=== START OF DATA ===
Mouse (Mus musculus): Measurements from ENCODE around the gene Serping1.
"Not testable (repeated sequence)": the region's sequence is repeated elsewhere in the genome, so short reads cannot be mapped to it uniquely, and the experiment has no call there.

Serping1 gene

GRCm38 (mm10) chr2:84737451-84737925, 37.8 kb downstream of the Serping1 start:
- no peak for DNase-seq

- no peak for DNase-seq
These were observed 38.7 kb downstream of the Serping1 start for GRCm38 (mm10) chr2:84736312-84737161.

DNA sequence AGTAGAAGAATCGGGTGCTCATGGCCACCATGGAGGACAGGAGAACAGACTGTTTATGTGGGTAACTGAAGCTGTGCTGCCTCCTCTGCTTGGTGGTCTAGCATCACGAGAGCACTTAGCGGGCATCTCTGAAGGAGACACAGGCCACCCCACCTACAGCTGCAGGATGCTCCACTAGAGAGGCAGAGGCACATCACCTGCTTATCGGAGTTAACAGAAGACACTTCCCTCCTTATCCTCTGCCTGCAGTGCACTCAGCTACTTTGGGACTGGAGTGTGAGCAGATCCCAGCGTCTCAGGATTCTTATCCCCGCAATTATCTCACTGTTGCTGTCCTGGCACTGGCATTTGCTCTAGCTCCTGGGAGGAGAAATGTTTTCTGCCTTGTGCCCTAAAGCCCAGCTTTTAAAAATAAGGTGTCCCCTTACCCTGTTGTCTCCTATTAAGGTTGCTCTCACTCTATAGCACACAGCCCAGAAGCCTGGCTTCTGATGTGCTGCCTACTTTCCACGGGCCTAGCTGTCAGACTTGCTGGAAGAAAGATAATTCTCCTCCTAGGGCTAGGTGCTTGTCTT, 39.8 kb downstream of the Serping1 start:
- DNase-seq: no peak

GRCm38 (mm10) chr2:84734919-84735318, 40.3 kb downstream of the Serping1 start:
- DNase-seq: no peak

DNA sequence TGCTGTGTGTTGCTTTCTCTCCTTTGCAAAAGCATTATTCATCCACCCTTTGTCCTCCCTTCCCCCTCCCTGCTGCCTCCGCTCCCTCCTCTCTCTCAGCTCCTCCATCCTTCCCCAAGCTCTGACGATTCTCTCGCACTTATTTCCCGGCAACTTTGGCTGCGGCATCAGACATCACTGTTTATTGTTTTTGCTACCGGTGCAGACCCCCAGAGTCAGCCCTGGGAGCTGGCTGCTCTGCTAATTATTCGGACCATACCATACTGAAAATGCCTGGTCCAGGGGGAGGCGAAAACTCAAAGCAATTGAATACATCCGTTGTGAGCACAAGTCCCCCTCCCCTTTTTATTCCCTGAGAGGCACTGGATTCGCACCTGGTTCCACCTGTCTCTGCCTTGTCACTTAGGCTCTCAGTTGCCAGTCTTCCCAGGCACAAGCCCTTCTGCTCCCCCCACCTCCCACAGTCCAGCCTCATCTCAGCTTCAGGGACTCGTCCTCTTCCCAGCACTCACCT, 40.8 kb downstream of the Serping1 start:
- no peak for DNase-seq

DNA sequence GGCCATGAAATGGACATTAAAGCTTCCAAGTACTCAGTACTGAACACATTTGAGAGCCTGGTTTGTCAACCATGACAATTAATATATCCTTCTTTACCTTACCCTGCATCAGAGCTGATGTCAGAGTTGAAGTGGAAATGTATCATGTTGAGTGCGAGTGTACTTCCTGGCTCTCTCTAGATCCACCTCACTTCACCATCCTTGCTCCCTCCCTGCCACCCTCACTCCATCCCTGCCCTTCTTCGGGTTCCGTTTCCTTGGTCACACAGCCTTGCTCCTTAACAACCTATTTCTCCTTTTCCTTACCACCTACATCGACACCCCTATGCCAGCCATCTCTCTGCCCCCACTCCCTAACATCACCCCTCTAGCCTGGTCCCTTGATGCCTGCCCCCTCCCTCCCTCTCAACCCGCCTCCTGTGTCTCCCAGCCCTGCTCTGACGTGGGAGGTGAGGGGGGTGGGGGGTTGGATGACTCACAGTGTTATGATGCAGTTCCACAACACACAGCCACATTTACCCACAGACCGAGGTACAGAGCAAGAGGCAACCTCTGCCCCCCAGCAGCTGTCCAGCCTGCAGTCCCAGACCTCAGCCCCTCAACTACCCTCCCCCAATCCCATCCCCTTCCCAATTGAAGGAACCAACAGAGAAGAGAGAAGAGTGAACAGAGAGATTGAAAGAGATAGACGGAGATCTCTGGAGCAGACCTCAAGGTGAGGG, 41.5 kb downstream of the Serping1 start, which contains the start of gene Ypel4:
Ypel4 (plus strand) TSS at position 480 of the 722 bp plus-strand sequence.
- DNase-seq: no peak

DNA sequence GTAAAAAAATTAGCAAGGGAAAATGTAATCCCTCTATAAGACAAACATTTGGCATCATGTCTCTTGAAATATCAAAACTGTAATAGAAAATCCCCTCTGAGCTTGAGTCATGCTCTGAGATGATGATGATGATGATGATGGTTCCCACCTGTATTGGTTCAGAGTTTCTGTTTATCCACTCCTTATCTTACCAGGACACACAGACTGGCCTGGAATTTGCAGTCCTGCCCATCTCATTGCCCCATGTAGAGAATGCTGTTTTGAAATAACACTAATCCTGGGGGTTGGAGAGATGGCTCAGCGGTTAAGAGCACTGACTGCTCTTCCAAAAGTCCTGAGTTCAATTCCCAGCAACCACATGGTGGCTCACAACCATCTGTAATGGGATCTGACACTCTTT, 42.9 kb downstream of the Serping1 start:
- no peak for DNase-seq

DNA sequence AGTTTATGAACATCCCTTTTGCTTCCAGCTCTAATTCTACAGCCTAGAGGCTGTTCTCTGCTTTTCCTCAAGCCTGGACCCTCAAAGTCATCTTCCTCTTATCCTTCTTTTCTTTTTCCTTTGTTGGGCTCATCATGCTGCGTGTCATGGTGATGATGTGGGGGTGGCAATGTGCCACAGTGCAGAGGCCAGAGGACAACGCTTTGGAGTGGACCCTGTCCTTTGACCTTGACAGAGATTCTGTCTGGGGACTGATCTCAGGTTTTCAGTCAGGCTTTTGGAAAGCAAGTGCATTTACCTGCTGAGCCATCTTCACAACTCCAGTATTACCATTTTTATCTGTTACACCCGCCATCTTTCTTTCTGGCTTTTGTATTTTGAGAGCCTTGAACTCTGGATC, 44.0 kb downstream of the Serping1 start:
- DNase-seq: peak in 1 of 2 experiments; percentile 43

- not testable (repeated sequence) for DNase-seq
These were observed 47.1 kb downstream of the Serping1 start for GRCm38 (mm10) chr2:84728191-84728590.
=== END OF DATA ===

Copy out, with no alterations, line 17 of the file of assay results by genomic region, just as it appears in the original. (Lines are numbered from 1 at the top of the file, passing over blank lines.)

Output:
DNA sequence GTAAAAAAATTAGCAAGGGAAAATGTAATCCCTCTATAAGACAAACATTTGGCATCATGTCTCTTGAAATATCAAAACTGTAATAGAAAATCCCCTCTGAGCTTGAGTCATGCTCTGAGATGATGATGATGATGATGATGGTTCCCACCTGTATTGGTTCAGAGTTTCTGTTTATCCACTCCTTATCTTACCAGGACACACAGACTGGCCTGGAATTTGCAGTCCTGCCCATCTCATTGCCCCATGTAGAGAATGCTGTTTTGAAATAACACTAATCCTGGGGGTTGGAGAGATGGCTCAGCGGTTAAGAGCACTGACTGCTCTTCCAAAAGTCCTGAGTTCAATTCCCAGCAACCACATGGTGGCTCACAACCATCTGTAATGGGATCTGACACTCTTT, 42.9 kb downstream of the Serping1 start: